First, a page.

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Food price hike in India to affect Bhutan consumers

Published on Jan 16 2010 // Human Rights Monitor

January 16, 2009: The record price hike of the daily consuming goods in India is likely to affect the Bhutanese consumers badly.

Essential food products like rice, pulses and sugar are mostly imported from India where prices have gone up sharply in the last few months.

Food prices in India were recorded at 18.22 per cent increase from a year earlier in December 2009.

In Bhutan, food prices in the last quarter of the year was up by 10.74 per cent compared to the same period in 2008, according to the National Statistical Bureau (NSB).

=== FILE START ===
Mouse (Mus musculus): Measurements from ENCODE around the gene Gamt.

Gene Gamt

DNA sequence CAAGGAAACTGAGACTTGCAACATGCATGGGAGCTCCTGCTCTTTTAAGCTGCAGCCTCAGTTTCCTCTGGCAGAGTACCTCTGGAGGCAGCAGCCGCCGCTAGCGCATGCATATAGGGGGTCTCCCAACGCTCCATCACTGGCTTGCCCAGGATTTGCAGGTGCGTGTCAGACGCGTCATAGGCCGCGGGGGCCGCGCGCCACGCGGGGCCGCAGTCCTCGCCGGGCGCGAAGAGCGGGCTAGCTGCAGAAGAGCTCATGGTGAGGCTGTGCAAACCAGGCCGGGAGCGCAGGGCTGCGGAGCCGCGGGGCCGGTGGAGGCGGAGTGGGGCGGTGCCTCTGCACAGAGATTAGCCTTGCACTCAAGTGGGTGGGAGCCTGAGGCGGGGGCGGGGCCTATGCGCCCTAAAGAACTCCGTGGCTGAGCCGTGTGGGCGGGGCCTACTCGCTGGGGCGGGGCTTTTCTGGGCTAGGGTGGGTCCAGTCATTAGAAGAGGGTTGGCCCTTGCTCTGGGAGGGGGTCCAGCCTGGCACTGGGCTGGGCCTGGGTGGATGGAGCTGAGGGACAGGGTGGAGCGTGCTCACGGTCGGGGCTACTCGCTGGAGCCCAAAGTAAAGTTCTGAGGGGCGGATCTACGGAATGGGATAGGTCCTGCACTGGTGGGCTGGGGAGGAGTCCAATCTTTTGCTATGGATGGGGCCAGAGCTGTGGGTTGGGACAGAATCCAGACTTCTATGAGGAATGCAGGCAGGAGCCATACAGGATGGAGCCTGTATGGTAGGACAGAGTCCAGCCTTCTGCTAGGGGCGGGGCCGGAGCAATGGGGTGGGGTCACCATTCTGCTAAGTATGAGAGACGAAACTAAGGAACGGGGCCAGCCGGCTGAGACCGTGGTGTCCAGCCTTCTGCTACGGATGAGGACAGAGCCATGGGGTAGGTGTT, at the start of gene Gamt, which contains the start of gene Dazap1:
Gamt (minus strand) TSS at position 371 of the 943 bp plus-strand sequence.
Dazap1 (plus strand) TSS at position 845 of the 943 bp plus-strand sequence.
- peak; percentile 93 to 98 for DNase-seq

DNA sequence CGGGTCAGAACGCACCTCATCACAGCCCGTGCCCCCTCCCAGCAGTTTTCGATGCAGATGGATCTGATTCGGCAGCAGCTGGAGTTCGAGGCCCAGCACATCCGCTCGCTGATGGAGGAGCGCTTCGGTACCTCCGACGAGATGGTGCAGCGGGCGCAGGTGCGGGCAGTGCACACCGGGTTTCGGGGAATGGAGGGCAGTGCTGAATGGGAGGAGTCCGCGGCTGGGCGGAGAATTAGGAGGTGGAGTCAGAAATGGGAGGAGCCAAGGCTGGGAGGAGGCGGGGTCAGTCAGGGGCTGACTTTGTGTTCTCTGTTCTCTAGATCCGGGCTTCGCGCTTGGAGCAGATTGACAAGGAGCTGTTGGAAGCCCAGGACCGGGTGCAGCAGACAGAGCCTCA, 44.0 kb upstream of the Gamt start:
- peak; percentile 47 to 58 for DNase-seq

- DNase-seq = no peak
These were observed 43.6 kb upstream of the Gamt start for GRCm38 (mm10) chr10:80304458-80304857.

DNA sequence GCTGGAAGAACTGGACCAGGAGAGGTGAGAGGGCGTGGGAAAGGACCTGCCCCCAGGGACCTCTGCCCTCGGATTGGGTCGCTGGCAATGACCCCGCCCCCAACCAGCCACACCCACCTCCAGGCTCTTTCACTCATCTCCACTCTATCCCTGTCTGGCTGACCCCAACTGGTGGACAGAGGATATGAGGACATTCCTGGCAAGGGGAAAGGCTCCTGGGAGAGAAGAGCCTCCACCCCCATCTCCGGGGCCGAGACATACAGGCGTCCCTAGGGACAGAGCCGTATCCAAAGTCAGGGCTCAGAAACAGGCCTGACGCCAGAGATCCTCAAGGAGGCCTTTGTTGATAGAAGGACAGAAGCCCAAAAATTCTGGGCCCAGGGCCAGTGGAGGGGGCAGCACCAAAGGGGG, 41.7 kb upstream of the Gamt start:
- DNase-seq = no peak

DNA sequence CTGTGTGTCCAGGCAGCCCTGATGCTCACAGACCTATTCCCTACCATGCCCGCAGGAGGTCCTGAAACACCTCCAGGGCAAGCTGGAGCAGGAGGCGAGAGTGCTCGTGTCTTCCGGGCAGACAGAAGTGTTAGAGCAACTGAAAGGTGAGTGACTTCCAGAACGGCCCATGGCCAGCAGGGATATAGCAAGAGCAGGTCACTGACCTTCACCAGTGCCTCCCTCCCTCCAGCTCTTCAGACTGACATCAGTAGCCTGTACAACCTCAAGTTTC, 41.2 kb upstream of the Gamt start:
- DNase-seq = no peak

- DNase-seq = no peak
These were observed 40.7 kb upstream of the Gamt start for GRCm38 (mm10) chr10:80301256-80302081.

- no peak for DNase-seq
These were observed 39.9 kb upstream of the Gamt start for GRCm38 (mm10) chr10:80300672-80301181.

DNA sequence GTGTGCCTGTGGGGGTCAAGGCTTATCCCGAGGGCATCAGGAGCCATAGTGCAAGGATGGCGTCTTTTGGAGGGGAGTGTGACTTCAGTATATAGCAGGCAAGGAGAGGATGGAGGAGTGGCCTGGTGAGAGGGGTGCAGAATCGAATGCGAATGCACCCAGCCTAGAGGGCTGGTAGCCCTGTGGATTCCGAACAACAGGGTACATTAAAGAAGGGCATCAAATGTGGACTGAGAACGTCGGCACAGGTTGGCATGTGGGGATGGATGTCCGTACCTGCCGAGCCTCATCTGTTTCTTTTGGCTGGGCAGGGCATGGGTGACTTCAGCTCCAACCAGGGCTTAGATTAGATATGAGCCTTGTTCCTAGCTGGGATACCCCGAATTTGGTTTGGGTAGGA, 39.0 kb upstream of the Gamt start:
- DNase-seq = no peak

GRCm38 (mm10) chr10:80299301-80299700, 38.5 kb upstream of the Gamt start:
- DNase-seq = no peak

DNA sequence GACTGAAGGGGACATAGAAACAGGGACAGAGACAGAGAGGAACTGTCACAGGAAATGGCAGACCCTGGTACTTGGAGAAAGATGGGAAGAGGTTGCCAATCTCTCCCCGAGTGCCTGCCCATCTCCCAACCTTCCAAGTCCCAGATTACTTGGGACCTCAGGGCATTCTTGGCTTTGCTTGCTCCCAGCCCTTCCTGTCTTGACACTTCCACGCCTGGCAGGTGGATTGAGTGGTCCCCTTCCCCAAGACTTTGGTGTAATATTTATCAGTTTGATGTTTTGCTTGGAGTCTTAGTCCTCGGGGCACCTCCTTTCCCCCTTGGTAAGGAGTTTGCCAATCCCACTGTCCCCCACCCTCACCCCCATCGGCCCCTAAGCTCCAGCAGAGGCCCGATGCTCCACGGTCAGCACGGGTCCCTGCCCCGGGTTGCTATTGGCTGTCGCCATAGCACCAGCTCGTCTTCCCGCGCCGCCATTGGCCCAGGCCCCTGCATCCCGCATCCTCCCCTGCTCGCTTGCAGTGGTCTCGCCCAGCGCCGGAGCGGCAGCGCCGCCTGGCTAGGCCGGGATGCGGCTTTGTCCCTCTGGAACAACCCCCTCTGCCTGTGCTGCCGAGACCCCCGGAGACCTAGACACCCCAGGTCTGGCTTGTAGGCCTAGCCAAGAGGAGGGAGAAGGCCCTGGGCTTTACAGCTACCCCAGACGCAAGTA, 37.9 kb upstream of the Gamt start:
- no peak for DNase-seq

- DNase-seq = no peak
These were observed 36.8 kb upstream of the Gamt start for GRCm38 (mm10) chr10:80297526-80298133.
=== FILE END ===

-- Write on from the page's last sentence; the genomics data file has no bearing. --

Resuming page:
Bhutan has food shortage and heavily relies on India for filling the gap. With increased areas of land being used for hydropower dams and diversion of the water for these plants, the farmlands are likely to produce less food for Bhutan. This will make the country more dependent on India for its daily consumption.

Increase in food prices were attributable to the prices of sugar, jam and related products by 34.41 per cent, according to the NSB. The NSB has recorded the purchasing power of the Ngultrum at 72 Chetrum as of 4th quarter 2009, meaning that 100 Ngultrum of the 4th quarter is worth only 72 Ngultrum of 3rd quarter 2003, which is taken as the baseline.
In India, the central government has expressed concern over the rising food prices, and is planning action to increase availability in the country to help lower prices.

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